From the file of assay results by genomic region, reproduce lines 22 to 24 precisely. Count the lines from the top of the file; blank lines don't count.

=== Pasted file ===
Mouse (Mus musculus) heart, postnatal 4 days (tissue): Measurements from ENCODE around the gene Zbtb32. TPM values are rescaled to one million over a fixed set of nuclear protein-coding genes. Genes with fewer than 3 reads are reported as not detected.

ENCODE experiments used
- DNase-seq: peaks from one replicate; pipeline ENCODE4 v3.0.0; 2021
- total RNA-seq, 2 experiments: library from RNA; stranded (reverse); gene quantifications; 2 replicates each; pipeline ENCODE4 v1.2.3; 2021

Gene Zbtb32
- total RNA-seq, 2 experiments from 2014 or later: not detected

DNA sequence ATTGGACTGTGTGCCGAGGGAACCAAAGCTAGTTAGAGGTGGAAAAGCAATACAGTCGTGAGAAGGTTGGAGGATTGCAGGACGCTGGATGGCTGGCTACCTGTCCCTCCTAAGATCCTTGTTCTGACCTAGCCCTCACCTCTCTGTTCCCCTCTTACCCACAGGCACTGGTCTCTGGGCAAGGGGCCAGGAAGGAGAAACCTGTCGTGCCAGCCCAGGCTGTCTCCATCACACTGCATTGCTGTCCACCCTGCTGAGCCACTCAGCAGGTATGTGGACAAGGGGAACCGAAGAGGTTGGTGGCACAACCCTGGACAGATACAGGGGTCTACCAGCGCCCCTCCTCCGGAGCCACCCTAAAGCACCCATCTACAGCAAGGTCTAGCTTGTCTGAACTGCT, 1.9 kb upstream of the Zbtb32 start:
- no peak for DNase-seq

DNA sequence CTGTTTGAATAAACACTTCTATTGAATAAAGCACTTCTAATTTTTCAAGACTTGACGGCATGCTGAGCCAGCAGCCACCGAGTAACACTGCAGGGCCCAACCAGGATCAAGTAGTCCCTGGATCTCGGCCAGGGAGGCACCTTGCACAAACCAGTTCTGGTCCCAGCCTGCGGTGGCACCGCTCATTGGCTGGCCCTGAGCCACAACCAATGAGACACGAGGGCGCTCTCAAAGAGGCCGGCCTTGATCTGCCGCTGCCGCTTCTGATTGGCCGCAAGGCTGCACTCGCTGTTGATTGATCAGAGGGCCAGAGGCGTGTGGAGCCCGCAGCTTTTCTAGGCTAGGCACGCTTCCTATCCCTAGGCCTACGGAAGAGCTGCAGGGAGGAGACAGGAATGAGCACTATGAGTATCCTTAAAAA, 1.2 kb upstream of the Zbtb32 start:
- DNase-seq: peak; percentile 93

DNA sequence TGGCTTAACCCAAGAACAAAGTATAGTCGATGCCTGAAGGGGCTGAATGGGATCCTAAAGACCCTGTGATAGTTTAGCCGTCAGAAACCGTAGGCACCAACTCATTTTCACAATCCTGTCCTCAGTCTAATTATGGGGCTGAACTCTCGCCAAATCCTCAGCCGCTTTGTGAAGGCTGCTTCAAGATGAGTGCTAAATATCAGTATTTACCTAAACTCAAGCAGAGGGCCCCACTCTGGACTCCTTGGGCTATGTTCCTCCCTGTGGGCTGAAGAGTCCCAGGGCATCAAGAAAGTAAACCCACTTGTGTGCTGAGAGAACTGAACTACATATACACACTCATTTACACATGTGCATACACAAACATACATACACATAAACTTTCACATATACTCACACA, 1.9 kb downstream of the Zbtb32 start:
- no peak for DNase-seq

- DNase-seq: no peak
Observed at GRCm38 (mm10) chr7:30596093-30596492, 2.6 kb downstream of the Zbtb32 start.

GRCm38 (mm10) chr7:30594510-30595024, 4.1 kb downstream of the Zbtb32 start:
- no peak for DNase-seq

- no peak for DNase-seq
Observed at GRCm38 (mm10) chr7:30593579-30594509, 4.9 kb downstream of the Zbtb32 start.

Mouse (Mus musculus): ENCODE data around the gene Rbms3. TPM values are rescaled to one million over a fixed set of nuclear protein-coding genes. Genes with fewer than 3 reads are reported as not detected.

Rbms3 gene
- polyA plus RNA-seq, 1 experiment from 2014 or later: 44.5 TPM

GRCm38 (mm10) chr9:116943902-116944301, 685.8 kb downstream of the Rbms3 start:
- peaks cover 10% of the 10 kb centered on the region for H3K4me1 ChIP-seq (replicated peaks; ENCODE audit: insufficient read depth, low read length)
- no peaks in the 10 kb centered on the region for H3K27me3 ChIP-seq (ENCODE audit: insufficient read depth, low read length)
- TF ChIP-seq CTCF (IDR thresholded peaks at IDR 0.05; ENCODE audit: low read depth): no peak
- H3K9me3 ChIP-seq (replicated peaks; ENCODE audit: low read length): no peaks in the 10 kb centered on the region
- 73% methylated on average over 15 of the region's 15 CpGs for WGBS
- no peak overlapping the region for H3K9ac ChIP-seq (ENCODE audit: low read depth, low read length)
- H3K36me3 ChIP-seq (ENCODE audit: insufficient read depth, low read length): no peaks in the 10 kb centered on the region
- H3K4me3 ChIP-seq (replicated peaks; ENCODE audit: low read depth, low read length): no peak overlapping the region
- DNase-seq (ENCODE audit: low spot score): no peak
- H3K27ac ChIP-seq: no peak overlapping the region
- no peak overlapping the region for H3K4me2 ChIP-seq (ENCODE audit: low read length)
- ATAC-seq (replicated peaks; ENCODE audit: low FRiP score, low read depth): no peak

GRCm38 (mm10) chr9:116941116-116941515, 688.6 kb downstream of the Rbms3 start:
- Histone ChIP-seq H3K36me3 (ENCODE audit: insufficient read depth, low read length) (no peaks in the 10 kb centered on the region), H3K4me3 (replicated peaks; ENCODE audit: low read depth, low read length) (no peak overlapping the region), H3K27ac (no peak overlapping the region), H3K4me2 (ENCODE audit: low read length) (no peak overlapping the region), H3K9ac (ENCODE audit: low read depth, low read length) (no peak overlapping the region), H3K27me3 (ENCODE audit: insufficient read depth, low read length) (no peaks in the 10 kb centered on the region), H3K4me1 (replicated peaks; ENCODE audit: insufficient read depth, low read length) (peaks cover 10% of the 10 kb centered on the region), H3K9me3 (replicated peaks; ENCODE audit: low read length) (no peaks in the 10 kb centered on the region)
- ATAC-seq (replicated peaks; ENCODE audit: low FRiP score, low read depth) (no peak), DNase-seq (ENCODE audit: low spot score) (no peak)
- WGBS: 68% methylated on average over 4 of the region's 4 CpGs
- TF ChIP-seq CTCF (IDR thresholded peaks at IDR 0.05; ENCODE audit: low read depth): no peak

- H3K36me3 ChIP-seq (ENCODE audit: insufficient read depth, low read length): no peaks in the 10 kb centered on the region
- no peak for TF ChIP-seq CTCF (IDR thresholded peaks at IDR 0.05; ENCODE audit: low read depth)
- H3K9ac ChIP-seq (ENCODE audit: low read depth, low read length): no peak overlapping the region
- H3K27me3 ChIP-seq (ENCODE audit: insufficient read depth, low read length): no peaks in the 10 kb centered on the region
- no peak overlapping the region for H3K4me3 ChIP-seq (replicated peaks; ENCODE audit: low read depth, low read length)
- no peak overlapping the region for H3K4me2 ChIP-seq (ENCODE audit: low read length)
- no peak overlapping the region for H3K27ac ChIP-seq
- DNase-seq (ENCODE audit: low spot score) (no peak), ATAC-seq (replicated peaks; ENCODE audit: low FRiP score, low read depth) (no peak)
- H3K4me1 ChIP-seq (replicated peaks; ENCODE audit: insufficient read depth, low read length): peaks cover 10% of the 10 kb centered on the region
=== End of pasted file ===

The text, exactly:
GRCm38 (mm10) chr9:116943902-116944301, 685.8 kb downstream of the Rbms3 start:
- peaks cover 10% of the 10 kb centered on the region for H3K4me1 ChIP-seq (replicated peaks; ENCODE audit: insufficient read depth, low read length)
- no peaks in the 10 kb centered on the region for H3K27me3 ChIP-seq (ENCODE audit: insufficient read depth, low read length)